Rowland's Innovative Look Into Lending
ORLANDO, Fla. -- Rory Rowland ran a credit union once upon a time, but that may have been too boring for him after he managed it from a CAMEL 4 to a CAMEL 2 in about 18 months. Maybe the kind of showmanship he exhibits now helped him inspire employees to break through the failure-mindset and achieve far better things. But now a consultant and uber-popular speaker at CU conferences, he shakes up sessions and gets people to do things they might not ordinarily do.
His use of self-deprecating humor frees Rowland's audience to hoot, holler and thrust their arms into the air. "People tell me I look like Bean, do you know who Bean is?" Rowland asked, showing several silly photos of the English actor, famous for playing The Black Adder and mugging his facial expression. Attendees are entertained by all the madness and of course, there is method in it, as Rowland then engages them about how to make lending at credit unions exciting again.
He explains how the leading top 100 credit unions use what he called "the four Ms, which stand for measure, monitor, manage and make a mantra of the phrase, "We make loans" to boost loan-to-assets ratios. Above all, those credit unions that are the most successful at lending make is so easy for members to borrow that what is taken to be a painful process is made as painless as it can be.
"I love credit unions that have a list of goals on the wall," he said. "When I go into a vice president of lending's office and I see a chart on the wall that has goals set and measures progress over time I'm so delighted." He cited Pacific Service CU, Walnut Creek and its CEO Tom Smigielski for automating the approval process. "They automatically approve 80% of their loans online. Only 20% are actually underwritten by the credit union," Rowland said. There's no reason other credit unions can't do the same thing, he noted.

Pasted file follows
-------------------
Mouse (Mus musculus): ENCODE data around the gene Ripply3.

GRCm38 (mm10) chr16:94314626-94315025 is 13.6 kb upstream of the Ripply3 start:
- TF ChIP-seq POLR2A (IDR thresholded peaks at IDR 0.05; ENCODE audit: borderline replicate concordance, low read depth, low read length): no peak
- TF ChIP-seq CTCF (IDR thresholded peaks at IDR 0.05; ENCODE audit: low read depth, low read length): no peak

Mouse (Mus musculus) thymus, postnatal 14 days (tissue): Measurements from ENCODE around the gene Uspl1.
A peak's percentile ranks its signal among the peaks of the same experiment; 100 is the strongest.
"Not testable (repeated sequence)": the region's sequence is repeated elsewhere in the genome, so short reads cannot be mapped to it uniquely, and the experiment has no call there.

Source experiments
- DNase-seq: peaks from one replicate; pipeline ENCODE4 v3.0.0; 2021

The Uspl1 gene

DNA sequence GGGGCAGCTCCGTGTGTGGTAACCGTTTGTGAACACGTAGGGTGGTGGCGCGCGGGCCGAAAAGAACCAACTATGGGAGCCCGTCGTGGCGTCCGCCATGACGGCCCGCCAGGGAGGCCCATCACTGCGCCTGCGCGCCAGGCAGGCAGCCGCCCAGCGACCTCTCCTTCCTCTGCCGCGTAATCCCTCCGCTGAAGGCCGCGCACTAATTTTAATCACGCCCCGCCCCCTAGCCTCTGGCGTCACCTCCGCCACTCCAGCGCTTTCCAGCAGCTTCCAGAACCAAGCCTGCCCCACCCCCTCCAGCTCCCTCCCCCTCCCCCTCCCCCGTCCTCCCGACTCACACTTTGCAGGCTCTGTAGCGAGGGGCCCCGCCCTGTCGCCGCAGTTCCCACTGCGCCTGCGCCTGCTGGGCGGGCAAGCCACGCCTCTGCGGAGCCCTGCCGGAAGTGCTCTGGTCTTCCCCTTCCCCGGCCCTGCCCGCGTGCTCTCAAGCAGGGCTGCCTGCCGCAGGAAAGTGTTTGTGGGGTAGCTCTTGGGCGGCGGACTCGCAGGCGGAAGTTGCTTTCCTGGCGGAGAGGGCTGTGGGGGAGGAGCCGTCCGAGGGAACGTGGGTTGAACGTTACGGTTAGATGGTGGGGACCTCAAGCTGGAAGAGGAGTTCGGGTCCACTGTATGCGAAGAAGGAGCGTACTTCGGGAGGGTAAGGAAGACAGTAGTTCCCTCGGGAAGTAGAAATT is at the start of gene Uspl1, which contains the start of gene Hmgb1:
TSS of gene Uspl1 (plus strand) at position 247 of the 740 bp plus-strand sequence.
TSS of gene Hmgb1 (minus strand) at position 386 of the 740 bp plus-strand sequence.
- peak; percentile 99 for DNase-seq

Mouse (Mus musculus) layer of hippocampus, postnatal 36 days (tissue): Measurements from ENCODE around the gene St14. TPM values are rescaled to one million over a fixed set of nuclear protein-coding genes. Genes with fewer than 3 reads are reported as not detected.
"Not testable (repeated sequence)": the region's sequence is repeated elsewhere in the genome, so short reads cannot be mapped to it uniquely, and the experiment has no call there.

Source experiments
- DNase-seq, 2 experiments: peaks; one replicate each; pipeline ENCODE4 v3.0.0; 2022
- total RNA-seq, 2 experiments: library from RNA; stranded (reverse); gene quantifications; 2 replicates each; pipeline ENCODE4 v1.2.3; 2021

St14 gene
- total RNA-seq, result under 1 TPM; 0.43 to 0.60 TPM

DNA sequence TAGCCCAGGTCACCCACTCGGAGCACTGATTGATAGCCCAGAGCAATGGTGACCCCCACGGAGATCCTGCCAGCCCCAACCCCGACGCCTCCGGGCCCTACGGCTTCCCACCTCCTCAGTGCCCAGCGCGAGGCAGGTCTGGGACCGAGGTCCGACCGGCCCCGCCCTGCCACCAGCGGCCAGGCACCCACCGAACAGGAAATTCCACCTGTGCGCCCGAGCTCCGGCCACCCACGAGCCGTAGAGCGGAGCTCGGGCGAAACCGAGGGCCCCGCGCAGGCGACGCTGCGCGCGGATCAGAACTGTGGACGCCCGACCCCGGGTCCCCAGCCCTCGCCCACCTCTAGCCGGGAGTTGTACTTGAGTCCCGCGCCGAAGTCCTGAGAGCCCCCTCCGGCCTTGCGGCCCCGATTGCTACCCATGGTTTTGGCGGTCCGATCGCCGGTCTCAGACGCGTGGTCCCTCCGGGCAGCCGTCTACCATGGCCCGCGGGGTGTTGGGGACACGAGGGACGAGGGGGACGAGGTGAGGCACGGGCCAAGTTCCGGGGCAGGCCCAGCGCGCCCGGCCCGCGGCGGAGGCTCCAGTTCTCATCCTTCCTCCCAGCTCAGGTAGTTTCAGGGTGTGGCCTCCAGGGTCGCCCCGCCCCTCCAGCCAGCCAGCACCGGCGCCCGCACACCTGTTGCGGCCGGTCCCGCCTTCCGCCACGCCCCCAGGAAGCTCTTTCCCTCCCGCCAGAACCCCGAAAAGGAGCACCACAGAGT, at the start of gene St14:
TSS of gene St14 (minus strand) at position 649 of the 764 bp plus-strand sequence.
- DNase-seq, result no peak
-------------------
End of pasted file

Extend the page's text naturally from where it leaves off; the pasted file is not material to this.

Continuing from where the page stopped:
"You can automatically approve any loan for a member with a credit score of 680 or above who has seven trade lines or more. And you can underwrite anything 680 or below," he said. The reason CUs can do this is simply because the credit scoring system is so good, so reliable that it has become an accurate predictor of how members pay their obligations, said Rowland. He advised that anyone with four trade lines or fewer be eliminated, as that may indicate a fraud or use of a stolen Social Security Number.
Rowland also strongly advised making employees more involved in the process, holding regular staff meetings and in general, brainstorming sessions that free them to come up with new ideas.
"Don't forget to also ask, 'what are we doing that's stupid?' because it's not always what you're not doing that's holding you back. It could also be what you are doing!"
"Develop a lending library of books, audio tapes and videos and CD Roms that staff can borrow and tap for new ideas. Let them listen during commute time," he suggested. By letting staff know that ideas are welcomed, they are freed from fearing what they may suggest will be laughed at."
Rowland himself displayed little fear of being laughed at, inviting audience members to be playful, and they did, but they also came away with a handful of lending nuggets.